If your chest pain keeps getting worse even though you are taking medicines, you may need procedures to improve blood flow to your heart. They are also done when the coronary arteries are severely blocked. These procedures include angioplasty with or without stenting and coronary artery bypass graft (CABG) surgery.

When deciding between bypass surgery and angioplasty, your doctor will think about several things, such as how many arteries are blocked and whether you have diabetes.

Coronary artery disease can lead to heart failure and the need for other medicines. These medicines can help you feel better and prevent your heart failure from getting worse.

Palliative care

If your coronary artery disease gets worse, you may want to think about palliative care. Palliative care is a kind of care for people who have diseases that do not go away and often get worse over time. It is different from care to cure your illness, which is called curative treatment.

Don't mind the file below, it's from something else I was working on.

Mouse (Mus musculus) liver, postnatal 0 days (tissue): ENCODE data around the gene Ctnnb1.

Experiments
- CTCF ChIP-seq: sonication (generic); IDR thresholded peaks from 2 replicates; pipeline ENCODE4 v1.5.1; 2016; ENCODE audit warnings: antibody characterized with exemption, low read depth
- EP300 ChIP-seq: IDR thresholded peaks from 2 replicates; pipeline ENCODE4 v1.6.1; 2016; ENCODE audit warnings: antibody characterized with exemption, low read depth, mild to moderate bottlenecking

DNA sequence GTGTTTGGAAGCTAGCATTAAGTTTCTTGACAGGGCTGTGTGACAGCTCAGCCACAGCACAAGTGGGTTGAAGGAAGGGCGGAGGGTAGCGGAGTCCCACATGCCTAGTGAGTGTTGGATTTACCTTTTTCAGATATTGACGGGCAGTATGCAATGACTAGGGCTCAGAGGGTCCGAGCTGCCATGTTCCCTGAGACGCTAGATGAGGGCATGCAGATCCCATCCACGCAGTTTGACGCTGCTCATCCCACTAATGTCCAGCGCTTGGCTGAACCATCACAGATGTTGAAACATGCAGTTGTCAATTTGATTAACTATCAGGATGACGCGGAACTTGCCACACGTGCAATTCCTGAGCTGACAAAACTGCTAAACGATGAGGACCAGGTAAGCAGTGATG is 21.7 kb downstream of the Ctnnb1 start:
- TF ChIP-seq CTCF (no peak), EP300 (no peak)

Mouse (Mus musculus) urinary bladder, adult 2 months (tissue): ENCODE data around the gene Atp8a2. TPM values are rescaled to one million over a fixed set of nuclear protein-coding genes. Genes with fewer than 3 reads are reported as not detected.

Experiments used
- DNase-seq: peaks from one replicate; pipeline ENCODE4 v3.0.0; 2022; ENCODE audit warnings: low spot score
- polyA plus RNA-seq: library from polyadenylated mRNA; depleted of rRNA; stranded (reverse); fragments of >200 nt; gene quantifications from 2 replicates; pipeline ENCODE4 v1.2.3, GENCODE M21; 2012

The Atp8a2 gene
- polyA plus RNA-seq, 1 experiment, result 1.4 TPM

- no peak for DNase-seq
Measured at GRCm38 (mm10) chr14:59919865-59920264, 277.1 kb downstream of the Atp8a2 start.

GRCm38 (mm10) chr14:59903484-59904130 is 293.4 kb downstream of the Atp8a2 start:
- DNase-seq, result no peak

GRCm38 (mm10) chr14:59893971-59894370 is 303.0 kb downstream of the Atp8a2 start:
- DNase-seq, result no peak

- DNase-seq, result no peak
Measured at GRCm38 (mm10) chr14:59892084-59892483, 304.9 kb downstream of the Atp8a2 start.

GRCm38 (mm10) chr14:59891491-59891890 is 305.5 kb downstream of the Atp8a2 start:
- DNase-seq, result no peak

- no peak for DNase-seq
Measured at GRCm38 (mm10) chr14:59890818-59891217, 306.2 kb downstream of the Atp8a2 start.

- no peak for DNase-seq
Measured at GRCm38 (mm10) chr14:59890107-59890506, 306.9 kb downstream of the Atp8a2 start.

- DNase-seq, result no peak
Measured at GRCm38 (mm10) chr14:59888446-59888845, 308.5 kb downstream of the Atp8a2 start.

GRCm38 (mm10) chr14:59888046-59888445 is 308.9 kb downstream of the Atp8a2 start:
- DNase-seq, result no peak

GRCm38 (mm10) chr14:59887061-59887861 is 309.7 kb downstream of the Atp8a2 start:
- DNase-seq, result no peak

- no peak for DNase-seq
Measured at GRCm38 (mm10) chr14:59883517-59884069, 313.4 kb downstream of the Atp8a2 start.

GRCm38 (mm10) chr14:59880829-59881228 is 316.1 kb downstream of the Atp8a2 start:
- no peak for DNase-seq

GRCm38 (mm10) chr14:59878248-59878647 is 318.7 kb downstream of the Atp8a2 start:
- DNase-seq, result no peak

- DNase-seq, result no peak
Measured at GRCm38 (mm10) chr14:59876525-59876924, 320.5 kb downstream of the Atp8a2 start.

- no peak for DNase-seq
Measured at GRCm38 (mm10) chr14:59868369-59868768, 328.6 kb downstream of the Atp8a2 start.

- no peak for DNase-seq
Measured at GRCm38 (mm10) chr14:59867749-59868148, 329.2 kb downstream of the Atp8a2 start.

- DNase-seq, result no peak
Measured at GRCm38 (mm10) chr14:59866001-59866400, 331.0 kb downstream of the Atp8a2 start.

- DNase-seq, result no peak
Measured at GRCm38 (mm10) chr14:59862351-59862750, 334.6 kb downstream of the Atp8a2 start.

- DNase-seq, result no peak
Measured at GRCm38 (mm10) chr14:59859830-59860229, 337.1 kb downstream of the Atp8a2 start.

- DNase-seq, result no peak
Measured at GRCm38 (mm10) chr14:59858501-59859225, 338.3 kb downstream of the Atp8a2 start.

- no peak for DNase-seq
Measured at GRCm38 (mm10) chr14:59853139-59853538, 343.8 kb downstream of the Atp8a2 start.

Palliative care focuses on improving your quality of life—not just in your body, but also in your mind and spirit. Some people combine palliative care with curative care.

Palliative care may help you manage symptoms or side effects from treatment. It can also help you and your family to:

  • Cope with your feelings about living with a long-term disease.
  • Make future plans around your medical care.
  • Understand your disease and how to support you.

If you are interested in palliative care, talk to your doctor. He or she may be able to manage your care or refer you to a doctor who specializes in this type of care.

For more information, see the topic Palliative Care.